A sequence \( (b_n)_{n=1}^{\infty} \) is called a subsequence of \( (a_n)_{n=1}^{\infty} \) if there exists an increasing sequence of positive integers \( i_1 \), \( i_2 \), \( \dots \), such that \( b_n=a_{i_n} \).

Theorem 6
If \( (a_n)_{n=1}^{\infty} \) is a convergent sequence with limit \( L \), then every subsequence of \( (a_n) \) is convergent and its limit is \( L \).

Theorem 7
If \( (a_n)_{n=1}^{\infty} \) is a convergent sequence of positive real numbers whose limit is \( L \), then the sequence \( (b_n)_{n=1}^{\infty} \) defined as \( b_n=\sqrt{a_n} \) is convergent as well and its limit is \( \sqrt L \).

The previous theorem can be written as \[ \lim_{n\to\infty} \sqrt{a_n}=\sqrt{\lim_{n\to\infty}a_n}.\] provided that \( (a_n) \) has non-negative terms and that it is convergent. We will later see that for a class of functions (called continuous functions) we have \( \displaystyle \lim_{n\to\infty} f(a_n)=f\left(\lim_{n\to\infty}a_n\right) \).

The following theorems allow us to establish the existence of limits even in situations when we do not see what the limit of the sequence is. They will imply the existence but they won’t tell us what is the limit. These theorems played a central role in the development of mathematical analysis. The ideas behind their proofs are far reaching. They lead to the theory of Banach spaces.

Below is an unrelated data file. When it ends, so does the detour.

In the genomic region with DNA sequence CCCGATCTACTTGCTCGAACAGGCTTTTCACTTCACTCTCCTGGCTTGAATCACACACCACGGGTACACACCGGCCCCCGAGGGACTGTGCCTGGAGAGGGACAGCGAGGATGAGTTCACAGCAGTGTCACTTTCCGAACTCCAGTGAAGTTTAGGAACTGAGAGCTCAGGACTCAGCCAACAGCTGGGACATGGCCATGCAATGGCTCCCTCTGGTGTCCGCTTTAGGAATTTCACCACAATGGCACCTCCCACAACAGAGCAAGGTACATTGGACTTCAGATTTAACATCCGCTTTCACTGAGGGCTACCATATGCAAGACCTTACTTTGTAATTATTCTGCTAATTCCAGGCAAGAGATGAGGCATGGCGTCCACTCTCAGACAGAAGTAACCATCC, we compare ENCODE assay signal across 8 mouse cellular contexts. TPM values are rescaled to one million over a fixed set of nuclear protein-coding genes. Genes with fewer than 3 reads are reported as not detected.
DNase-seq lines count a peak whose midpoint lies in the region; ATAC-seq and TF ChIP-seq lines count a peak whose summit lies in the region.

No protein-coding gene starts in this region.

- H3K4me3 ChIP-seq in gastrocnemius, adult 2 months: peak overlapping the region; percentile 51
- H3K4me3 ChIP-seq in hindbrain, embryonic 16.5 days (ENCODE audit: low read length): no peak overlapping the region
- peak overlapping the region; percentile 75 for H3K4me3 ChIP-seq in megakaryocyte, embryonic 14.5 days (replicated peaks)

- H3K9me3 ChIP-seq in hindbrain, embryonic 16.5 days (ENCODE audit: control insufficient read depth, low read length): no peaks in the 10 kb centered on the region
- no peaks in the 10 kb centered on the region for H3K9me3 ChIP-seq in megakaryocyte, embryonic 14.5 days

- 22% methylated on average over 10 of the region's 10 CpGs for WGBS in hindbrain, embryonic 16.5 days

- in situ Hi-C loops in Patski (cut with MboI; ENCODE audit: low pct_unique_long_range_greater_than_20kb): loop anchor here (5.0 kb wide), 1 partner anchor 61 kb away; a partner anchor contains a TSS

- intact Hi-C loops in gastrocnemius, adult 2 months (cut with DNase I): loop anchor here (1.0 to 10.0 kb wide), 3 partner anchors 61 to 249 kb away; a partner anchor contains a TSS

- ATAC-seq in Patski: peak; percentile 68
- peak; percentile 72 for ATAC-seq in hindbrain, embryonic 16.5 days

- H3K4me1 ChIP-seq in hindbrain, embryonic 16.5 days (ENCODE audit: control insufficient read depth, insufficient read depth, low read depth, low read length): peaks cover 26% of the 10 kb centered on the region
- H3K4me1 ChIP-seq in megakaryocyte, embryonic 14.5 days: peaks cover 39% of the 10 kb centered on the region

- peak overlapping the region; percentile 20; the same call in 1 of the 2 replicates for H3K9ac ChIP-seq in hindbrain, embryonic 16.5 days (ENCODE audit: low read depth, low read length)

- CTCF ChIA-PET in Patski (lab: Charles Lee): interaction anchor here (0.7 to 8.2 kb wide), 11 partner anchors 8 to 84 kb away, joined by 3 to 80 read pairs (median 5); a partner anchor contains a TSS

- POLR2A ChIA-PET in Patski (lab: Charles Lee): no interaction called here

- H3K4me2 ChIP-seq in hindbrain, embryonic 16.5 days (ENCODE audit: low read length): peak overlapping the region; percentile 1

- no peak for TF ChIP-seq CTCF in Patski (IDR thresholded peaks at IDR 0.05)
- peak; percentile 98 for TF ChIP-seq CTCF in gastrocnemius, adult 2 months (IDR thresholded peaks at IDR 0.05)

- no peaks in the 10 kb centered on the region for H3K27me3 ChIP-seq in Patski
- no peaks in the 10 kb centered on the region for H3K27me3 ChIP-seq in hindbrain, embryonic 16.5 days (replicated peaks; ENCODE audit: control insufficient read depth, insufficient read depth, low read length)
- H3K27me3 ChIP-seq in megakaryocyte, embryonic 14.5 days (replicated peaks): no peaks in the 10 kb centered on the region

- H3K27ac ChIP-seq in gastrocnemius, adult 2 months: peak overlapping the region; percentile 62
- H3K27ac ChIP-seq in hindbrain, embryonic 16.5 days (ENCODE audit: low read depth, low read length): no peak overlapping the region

Theorem 8
If the sequence \( (a_n)_{n=1}^{\infty} \) is monotone and bounded, then it is convergent.

Theorem 9
For each bounded sequence \( (a_n)_{n=1}^{\infty} \) we define the sequences \( (\overline{a}_n)_{n=1}^{\infty} \) and \( (\underline{a}_n)_{n=1}^{\infty} \) in the following way: \begin{eqnarray*} \overline{a}_n&=& \sup\left\{a_n,a_{n+1},\dots \right\},\\ \underline{a}_n&=&\inf\left\{a_n,a_{n+1},\dots\right\}. \end{eqnarray*}
  • (a) The sequences \( (\overline{a}_n)_{n=1}^{\infty} \) and \( (\underline{a}_n)_{n=1}^{\infty} \) are convergent and their limits are called \( \displaystyle \limsup_{n\to\infty} a_n \) and \( \displaystyle \liminf_{n\to\infty} a_n \).

  • (b) There are subsequences \( (b_n)_{n=1}^{\infty} \) and \( (c_n)_{n=1}^{\infty} \) of \( (a_n)_{n=1}^{\infty} \) such that \[ \lim_{n\to\infty} b_n=\limsup_{n\to\infty} a_n\quad\quad\quad \mbox{and} \quad\quad\quad \lim_{n\to\infty} c_n=\liminf_{n\to\infty} a_n.\]

  • (c) The sequence \( (a_n)_{n=1}^{\infty} \) is convergent if and only if \[ \limsup_{n\to\infty}a_n=\liminf_{n\to\infty} a_n.\]

Theorem 10 (Cauchy’s Theorem)
Assume that the sequence \( (a_n)_{n=1}^{\infty} \) has the following property: For every \( \varepsilon> 0 \) there exists \( n_0 \) such that the inequality \( |a_n-a_m|< \varepsilon \) holds for any two natural numbers \( m \) and \( n \) that satisfy \( m\geq n_0 \) and \( n\geq n_0 \).

Then the sequence \( (a_n)_{n=1}^{\infty} \) is convergent.

The number \( e \)

Theorem 11 (Number \( e \))
Let \( (a_n)_{n=1}^{\infty} \) be the sequence defined as: \[ a_n=\left(1+\frac 1n\right)^n.\] This sequence is convergent.

Remark. The limit of the previous sequence is denoted by \( e \). Its approximate value is \( e\approx 2.718281828\dots \).